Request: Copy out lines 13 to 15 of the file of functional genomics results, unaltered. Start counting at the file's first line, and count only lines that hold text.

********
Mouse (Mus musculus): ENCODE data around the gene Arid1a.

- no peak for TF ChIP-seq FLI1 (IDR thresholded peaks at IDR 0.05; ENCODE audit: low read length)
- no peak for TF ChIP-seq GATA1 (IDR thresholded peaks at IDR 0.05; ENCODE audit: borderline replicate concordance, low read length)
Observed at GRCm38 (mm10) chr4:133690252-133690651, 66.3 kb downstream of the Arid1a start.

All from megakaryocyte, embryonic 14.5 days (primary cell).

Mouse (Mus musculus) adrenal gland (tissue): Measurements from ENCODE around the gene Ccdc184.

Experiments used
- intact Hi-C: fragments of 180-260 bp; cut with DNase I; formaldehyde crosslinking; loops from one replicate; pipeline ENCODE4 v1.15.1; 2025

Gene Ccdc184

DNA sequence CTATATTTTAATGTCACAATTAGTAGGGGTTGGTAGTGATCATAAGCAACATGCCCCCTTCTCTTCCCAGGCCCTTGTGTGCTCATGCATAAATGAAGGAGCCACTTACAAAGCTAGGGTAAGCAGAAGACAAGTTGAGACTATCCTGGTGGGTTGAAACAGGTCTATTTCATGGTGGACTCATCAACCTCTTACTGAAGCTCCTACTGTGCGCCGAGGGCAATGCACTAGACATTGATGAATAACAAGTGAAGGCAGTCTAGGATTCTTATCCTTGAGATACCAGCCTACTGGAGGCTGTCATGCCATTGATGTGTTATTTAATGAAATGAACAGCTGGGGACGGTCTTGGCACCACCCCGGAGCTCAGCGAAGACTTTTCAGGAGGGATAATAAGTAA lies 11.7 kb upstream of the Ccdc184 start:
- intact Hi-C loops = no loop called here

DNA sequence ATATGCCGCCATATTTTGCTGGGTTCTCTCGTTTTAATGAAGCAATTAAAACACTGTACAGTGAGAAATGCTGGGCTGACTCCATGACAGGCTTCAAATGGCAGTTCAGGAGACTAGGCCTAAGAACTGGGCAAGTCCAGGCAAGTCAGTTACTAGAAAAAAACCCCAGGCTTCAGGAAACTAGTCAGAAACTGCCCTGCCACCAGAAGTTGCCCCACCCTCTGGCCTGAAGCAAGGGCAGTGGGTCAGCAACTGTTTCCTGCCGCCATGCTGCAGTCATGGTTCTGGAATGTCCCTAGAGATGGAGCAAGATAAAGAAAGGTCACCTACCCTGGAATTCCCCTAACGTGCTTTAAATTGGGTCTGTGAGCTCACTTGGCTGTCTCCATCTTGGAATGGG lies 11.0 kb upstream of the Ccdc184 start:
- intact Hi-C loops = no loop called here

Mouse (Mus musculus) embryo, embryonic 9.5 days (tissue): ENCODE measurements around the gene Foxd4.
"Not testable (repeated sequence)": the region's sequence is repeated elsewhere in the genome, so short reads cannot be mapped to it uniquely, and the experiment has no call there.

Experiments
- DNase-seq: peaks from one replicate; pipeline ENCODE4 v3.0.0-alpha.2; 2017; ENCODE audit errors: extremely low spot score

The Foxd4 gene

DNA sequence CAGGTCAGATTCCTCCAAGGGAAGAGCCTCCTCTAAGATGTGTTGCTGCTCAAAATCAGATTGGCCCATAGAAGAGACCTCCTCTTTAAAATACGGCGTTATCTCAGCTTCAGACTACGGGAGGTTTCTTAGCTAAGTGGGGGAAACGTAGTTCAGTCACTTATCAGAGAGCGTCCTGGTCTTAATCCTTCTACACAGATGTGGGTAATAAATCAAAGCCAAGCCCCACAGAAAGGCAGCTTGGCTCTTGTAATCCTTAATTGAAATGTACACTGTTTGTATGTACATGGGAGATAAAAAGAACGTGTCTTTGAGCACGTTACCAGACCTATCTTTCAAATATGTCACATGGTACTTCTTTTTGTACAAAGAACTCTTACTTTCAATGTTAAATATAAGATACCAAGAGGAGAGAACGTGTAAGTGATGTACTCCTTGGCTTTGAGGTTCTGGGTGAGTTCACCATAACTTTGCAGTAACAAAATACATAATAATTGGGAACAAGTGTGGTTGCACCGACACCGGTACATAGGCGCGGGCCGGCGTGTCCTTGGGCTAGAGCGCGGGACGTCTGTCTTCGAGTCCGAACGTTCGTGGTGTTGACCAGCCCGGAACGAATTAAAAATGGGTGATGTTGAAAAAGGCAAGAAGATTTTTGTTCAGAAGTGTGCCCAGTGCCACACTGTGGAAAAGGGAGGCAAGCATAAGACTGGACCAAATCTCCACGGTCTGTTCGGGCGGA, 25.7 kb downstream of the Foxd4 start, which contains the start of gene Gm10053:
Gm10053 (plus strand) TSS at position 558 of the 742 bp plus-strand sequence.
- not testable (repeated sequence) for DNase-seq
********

- intact Hi-C loops = no loop called here

Mouse (Mus musculus) embryo, embryonic 9.5 days (tissue): ENCODE measurements around the gene Foxd4.
"Not testable (repeated sequence)": the region's sequence is repeated elsewhere in the genome, so short reads cannot be mapped to it uniquely, and the experiment has no call there.